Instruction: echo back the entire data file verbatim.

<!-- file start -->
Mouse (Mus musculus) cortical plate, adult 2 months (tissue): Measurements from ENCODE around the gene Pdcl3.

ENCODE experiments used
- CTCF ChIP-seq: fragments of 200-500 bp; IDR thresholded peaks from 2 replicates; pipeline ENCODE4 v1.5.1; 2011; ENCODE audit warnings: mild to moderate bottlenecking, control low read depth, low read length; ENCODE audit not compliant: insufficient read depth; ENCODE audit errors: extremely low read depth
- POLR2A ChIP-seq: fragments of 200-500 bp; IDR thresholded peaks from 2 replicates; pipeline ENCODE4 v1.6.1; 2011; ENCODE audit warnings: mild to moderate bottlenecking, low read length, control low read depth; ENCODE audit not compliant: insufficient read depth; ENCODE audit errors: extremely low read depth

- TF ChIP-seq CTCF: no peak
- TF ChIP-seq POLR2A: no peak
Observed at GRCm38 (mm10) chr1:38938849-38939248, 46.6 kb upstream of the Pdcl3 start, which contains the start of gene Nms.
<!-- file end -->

Mouse (Mus musculus) cortical plate, adult 2 months (tissue): Measurements from ENCODE around the gene Pdcl3.

ENCODE experiments used
- CTCF ChIP-seq: fragments of 200-500 bp; IDR thresholded peaks from 2 replicates; pipeline ENCODE4 v1.5.1; 2011; ENCODE audit warnings: mild to moderate bottlenecking, control low read depth, low read length; ENCODE audit not compliant: insufficient read depth; ENCODE audit errors: extremely low read depth
- POLR2A ChIP-seq: fragments of 200-500 bp; IDR thresholded peaks from 2 replicates; pipeline ENCODE4 v1.6.1; 2011; ENCODE audit warnings: mild to moderate bottlenecking, low read length, control low read depth; ENCODE audit not compliant: insufficient read depth; ENCODE audit errors: extremely low read depth

- TF ChIP-seq CTCF: no peak
- TF ChIP-seq POLR2A: no peak
Observed at GRCm38 (mm10) chr1:38938849-38939248, 46.6 kb upstream of the Pdcl3 start, which contains the start of gene Nms.